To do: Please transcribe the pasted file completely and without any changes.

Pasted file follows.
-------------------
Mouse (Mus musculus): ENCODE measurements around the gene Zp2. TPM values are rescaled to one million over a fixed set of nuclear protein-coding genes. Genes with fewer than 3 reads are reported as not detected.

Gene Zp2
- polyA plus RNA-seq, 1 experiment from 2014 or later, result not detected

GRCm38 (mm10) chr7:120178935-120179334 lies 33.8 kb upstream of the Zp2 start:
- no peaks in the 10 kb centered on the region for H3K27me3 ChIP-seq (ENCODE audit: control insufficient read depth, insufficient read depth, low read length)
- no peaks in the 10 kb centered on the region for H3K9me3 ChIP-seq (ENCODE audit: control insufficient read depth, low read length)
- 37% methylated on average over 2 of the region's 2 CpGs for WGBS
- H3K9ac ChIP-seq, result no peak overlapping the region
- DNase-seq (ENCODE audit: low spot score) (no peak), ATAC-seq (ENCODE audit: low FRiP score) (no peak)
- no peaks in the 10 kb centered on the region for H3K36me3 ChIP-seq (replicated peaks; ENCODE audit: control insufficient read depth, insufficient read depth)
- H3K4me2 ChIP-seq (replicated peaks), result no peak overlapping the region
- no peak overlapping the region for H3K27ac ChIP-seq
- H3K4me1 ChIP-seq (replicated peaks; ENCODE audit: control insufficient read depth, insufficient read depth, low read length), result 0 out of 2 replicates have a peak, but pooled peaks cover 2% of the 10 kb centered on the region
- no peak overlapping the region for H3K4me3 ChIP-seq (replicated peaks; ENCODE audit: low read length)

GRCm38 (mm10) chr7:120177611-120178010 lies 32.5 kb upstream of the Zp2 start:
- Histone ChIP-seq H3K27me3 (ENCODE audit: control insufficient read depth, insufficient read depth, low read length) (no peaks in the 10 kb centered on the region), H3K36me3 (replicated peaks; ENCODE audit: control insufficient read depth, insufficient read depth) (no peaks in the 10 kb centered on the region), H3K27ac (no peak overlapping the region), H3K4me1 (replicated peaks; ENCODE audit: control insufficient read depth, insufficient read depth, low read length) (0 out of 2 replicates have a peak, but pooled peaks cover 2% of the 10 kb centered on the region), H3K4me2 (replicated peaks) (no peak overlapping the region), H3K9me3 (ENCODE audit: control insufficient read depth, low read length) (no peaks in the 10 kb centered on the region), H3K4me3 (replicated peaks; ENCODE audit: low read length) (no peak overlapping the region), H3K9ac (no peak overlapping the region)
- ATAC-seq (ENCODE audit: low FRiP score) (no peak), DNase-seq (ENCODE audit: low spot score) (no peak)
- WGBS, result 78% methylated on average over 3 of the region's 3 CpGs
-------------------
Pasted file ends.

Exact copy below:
Mouse (Mus musculus): ENCODE measurements around the gene Zp2. TPM values are rescaled to one million over a fixed set of nuclear protein-coding genes. Genes with fewer than 3 reads are reported as not detected.

Gene Zp2
- polyA plus RNA-seq, 1 experiment from 2014 or later, result not detected

GRCm38 (mm10) chr7:120178935-120179334 lies 33.8 kb upstream of the Zp2 start:
- no peaks in the 10 kb centered on the region for H3K27me3 ChIP-seq (ENCODE audit: control insufficient read depth, insufficient read depth, low read length)
- no peaks in the 10 kb centered on the region for H3K9me3 ChIP-seq (ENCODE audit: control insufficient read depth, low read length)
- 37% methylated on average over 2 of the region's 2 CpGs for WGBS
- H3K9ac ChIP-seq, result no peak overlapping the region
- DNase-seq (ENCODE audit: low spot score) (no peak), ATAC-seq (ENCODE audit: low FRiP score) (no peak)
- no peaks in the 10 kb centered on the region for H3K36me3 ChIP-seq (replicated peaks; ENCODE audit: control insufficient read depth, insufficient read depth)
- H3K4me2 ChIP-seq (replicated peaks), result no peak overlapping the region
- no peak overlapping the region for H3K27ac ChIP-seq
- H3K4me1 ChIP-seq (replicated peaks; ENCODE audit: control insufficient read depth, insufficient read depth, low read length), result 0 out of 2 replicates have a peak, but pooled peaks cover 2% of the 10 kb centered on the region
- no peak overlapping the region for H3K4me3 ChIP-seq (replicated peaks; ENCODE audit: low read length)

GRCm38 (mm10) chr7:120177611-120178010 lies 32.5 kb upstream of the Zp2 start:
- Histone ChIP-seq H3K27me3 (ENCODE audit: control insufficient read depth, insufficient read depth, low read length) (no peaks in the 10 kb centered on the region), H3K36me3 (replicated peaks; ENCODE audit: control insufficient read depth, insufficient read depth) (no peaks in the 10 kb centered on the region), H3K27ac (no peak overlapping the region), H3K4me1 (replicated peaks; ENCODE audit: control insufficient read depth, insufficient read depth, low read length) (0 out of 2 replicates have a peak, but pooled peaks cover 2% of the 10 kb centered on the region), H3K4me2 (replicated peaks) (no peak overlapping the region), H3K9me3 (ENCODE audit: control insufficient read depth, low read length) (no peaks in the 10 kb centered on the region), H3K4me3 (replicated peaks; ENCODE audit: low read length) (no peak overlapping the region), H3K9ac (no peak overlapping the region)
- ATAC-seq (ENCODE audit: low FRiP score) (no peak), DNase-seq (ENCODE audit: low spot score) (no peak)
- WGBS, result 78% methylated on average over 3 of the region's 3 CpGs